P31 Wannabe

Buzz, Buzz, Buzz February 14, 2011

Filed under: Life — Lacey @ 8:02 pm

We have embarked on another interesting adventure today. This time it has nothing to do with homemade flip flops, truck campers or toilet drains. We have begun the adventure of bee keeping…


A couple of days ago, Seth was clearing out some of the pepper tree branches he had cut down when he got stung by a bee and noticed some bees swarming. He found out that they seemed to be living inside an old cooler than the previous house owner had left. See, there is a small pile of random trash and containers that the old owners left beside the garage. It has been covered by tall grass and “protected” by an overgrown pepper tree. So, Seth has been trying to slowly clear it all out. Anyways…


Yesterday, I noticed that the bees kept going in and out of the drain hole of the cooler. I figured we’d have to find someway to shoot in bee killer or some such craziness. But then it dawned on me this morning, what if there’s really an actual hive inside with actual honey? I figured, yeah right, but it wouldn’t hurt to find out.


I mentioned my curiosity to Seth and of course, that got him spurred on to find out. He took a REALLY long board and attempted to pry open the cooler lid (thankfully its still on a strap so that it doesn’t come completely off…that would make things even more complicated). He finally got it open and of course out comes all the bees! But we still couldn’t see in because it was facing the fence and the bees were swarming too much to get to the other side. Then it dawned on me that it was facing the garage which has a screen storm door on one side. So I ran inside and look what I saw:


We went from discussing how to get rid of the bees to researching how to harvest honey and bee keeping. At first I was totally against the idea just thinking of Haddie and the youth group kids getting attacked by bees. It was interesting reading the different articles online though.


I left to run some errands and then I got a picture text from Seth. He had managed (sting free!) to get one of the big honeycombs out and it actually had honey in it! I began to become more intrigued by the idea of keeping the cooler hive.


When I came home, he had moved the cooler to the back corner of the fenced yard and had managed to get some honey out of it. I tasted it and its actually pretty good. I wish I liked tea…because that seems to be what you’re supposed to use honey for.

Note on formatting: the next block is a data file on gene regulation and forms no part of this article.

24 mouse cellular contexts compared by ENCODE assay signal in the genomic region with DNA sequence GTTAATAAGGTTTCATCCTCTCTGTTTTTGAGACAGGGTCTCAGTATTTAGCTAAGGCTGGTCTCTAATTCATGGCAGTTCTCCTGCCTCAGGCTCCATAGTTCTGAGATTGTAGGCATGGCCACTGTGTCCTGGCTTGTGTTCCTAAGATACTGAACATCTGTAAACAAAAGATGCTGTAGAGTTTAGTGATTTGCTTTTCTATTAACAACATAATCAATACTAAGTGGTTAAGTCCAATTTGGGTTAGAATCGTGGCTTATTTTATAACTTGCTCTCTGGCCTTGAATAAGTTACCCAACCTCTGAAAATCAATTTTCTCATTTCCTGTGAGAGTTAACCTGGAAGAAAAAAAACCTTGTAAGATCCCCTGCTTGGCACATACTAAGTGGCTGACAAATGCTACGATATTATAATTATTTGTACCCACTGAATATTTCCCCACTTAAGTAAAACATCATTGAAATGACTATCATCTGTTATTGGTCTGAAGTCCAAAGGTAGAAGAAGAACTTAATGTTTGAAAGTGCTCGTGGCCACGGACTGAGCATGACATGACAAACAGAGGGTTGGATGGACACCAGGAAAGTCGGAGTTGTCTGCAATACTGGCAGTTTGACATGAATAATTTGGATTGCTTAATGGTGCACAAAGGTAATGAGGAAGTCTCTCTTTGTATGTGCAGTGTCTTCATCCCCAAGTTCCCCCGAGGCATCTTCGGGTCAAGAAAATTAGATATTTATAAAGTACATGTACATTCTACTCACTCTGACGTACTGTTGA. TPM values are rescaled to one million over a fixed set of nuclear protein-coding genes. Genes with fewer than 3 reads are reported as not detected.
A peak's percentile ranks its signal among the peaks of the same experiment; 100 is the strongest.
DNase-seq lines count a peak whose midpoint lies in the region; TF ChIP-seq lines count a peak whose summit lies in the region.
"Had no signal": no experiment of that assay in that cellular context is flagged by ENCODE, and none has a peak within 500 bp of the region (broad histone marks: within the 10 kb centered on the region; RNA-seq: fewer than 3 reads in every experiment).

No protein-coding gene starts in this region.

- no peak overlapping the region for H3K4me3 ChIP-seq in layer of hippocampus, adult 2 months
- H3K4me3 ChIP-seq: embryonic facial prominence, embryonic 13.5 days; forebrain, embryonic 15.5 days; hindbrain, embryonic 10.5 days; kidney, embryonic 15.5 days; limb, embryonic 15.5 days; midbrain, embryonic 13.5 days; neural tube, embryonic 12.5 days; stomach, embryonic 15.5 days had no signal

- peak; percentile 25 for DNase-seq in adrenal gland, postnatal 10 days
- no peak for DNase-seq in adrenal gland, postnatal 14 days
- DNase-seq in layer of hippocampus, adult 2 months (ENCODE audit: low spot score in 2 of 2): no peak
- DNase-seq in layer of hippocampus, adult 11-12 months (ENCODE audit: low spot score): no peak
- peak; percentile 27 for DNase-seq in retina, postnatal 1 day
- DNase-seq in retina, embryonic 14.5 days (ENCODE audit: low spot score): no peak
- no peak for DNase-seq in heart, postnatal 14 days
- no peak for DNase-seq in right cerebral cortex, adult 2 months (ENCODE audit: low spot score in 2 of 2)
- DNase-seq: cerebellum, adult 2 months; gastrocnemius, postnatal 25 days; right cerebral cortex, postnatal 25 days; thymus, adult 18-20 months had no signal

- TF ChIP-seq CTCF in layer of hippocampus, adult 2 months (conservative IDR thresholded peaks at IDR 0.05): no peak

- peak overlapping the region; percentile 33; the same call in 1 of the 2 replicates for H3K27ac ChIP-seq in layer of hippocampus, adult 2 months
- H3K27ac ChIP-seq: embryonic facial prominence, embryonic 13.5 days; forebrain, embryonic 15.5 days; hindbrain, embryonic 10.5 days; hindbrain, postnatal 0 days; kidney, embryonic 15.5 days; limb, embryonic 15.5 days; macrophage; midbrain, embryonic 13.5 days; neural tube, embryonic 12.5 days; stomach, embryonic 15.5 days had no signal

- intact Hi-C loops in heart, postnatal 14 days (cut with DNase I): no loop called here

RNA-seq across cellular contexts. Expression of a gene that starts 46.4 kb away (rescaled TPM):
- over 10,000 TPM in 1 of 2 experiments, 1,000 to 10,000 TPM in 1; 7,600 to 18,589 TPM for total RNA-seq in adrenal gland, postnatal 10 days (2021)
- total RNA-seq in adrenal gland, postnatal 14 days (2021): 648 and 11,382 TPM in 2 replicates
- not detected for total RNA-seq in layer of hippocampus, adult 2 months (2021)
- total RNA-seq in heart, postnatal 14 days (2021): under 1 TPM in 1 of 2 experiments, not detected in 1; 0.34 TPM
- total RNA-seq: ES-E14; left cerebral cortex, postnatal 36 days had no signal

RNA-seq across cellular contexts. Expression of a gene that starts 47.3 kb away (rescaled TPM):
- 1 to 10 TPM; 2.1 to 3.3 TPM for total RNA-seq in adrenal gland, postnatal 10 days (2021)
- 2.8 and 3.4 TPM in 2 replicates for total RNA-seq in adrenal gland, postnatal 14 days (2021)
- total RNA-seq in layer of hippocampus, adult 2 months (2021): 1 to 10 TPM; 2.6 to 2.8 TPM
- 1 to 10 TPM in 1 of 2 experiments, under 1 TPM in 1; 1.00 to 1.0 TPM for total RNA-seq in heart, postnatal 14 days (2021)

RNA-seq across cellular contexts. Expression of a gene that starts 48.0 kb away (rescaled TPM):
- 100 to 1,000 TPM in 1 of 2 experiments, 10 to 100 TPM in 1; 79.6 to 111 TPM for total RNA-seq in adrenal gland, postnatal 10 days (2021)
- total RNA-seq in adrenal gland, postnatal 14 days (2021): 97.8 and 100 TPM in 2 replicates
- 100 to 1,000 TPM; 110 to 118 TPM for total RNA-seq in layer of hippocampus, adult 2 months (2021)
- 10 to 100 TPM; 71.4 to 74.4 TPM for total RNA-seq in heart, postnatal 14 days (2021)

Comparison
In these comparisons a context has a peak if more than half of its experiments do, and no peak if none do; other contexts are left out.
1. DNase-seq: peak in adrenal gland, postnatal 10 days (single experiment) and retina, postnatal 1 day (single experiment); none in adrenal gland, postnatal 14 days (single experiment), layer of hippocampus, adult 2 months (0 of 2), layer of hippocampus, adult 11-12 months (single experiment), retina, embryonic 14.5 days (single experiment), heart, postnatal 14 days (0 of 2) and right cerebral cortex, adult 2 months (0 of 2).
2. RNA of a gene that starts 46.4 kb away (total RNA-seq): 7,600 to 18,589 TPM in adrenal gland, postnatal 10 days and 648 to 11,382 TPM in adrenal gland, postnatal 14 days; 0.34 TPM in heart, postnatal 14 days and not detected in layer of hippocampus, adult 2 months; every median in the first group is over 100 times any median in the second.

A friend told me that the honeycomb is actually edible too. So I looked it up online. Apparently, some people just chew the honeycomb until all the honey is gone (kinda like gum) and then spit it out. Some people eat it entirely and others even make sandwiches out of the honeycomb. Personally, that’s a bit far for me! Honestly, I wouldn’t even chew it.


So then, that lead me to wonder what else you can use the honeycomb for.


Here’s a list of uses I found:
Accordians
Archery Wax
Balms
Bagpipes
Baking
Basketry
Batik
Blacksmithing
Bronze Preservation
Bullet lube
Bullet casting
Candles
Candy making
Chocolate
Copper sinks
Cosmetics
Cracked Hooves
Crayons
Dental Floss
Dreadlocks
Ear Candling
Ear plugs
Ironing Wax
Jewelry
Glass Etching
Grafting
Modeling Clay
Lipsticks
Moustache Wax
Wood Finish
Oil Spill Control
Painting Restoration
Parachutes (WWII)
Polishes
Pool Tables
Plucking
Pysanky
Reed making
Sewing
Soapmaking
Waterproofing
Wire pulling
Whipmaking


Who knew there were so many uses for beeswax?


While I don’t plan on using it on my bagpipes or archery bows, I did think a few of the uses sounded interesting. Reading this list and their descriptions made me kinda excited to experiment with the honeycomb and beeswax. So I researched more about how to making crayons and candles. I’ve also tried to find good websites about how to make jewelry out of honeycombs. But haven’t really found anything useful yet.


We already tried to make a candle…it looks rather gross. I guess we need to strain out more of the junk and that the wax is less than we expected the two big things of honeycomb would make.


From what I’ve read now, bees only make 1 lb of wax for every 100 lbs of honey! Craziness. I figured it would be the opposite.


I also thought that using batik to decorate eggs sounded really cool. Don’t know if I would have the patience to do it though. You use melted beeswax to draw a pattern on the eggs. Then you dye the eggs different colors. The wax keeps the dye off of the drawn pattern. After you have dyed the eggs with the color pattern you want, you melt the wax off. Here are some really pretty examples:














We’ve ended up with a pretty good amount of honey from the two honeycombs that Seth harvested. We’re curious to see how fast these bees reproduce their honeycombs. Maybe Seth’s found a new side business to pursue. haha.

Here’s a few other pictures of the endeavor.


























































I’ll probably upload a few more later if they will download off of my phone.

And like I said before, our life seems to never be dull. And this house continues to surprise us with new adventures all the time!

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